This place is strange to me.
It might sound clichéd but every single day my eyes and brain are battered,
Beaten by sights and stories and memories of hate,
with people I don’t know and in places far away
that are mysteriously close to my heart.
Strangers, we’re taught to say.
But that’s strange to me,
Because every mother lost is a mother.
Every man, the brother or son of another
and it doesn’t matter if I don’t know the faces or names of those others, because
They have names.
And the physical space between I and they is meaningless,
And the bonds go so much further than biology:
They are not fenced in by borders and countries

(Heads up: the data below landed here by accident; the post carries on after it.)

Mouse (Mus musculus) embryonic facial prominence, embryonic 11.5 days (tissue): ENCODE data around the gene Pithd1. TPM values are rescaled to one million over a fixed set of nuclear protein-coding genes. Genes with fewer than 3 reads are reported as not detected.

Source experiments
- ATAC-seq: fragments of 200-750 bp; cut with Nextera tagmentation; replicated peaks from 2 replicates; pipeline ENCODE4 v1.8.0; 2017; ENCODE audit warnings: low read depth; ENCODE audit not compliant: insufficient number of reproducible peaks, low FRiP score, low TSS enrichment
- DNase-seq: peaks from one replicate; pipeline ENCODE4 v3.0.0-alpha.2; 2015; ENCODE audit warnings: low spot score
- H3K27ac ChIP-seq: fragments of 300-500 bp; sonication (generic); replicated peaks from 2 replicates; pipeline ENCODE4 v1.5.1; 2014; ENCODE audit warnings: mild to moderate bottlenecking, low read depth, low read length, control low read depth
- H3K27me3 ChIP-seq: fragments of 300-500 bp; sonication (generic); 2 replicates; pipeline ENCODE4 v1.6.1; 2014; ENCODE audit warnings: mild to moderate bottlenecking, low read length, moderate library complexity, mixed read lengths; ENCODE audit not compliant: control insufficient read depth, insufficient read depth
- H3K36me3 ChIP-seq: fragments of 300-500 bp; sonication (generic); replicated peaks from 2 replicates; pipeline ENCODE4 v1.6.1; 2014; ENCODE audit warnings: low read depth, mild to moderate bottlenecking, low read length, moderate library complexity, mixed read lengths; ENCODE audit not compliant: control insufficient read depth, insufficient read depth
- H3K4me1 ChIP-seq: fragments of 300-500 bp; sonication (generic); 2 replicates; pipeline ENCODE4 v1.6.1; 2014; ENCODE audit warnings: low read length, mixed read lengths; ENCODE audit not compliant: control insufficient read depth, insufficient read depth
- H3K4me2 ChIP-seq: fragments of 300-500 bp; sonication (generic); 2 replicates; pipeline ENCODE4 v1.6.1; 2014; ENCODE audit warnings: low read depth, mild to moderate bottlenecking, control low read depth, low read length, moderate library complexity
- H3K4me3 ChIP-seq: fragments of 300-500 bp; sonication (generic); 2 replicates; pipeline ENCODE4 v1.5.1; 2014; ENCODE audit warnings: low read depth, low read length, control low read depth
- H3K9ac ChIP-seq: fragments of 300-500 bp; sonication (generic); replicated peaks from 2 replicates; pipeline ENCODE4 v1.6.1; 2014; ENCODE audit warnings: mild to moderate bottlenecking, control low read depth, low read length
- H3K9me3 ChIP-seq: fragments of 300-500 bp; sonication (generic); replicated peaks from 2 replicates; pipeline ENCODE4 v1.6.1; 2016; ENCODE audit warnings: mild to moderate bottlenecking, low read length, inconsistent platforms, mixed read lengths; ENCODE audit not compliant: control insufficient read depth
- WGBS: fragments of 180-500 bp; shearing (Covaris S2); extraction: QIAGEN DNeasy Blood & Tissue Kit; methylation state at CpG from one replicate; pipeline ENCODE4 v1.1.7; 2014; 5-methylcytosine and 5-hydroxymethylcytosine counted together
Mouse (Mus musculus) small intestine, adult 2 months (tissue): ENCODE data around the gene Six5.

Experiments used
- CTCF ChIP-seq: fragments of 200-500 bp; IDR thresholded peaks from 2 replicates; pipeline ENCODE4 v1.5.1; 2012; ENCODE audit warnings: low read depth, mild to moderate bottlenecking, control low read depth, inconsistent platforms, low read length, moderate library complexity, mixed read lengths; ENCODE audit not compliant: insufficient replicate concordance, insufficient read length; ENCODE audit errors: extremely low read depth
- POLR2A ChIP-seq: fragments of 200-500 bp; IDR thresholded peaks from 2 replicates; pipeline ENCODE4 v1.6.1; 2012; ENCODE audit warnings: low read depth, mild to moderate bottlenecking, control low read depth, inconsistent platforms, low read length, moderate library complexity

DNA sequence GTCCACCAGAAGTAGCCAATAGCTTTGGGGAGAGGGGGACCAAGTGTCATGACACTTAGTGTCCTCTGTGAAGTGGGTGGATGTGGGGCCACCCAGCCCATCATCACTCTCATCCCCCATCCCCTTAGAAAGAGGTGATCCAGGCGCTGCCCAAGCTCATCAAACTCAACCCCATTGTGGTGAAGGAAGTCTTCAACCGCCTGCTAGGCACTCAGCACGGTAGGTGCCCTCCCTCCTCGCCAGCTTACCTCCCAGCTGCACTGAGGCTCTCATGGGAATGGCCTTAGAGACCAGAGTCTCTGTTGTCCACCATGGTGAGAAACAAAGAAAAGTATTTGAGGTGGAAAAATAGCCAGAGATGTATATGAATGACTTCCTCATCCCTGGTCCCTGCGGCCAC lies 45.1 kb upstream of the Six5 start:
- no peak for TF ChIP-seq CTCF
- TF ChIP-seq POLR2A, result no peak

But transcend the man-made, they share a bed with reality
In the imaginations and patience of others who try to feel,
Who attempt to see,
By taking a moment to look into the eyes of the hurt,
And try to see what they see from a place that doesn’t see the other as other,
Doesn’t see the self as just ‘me’.
Because in order to believe that those who I’ll never meet
Are just the same as you who I know see,
We’ve got to leave this mentality of me, we, you, me:
Forget about this narcissistic obsession with ‘I’,
Constructed and crafted by capitalist minds,
And move into that nationless place of all humanity.
That place is where we really meet;
That place is where we truly see.
This place of strangers is strange to me.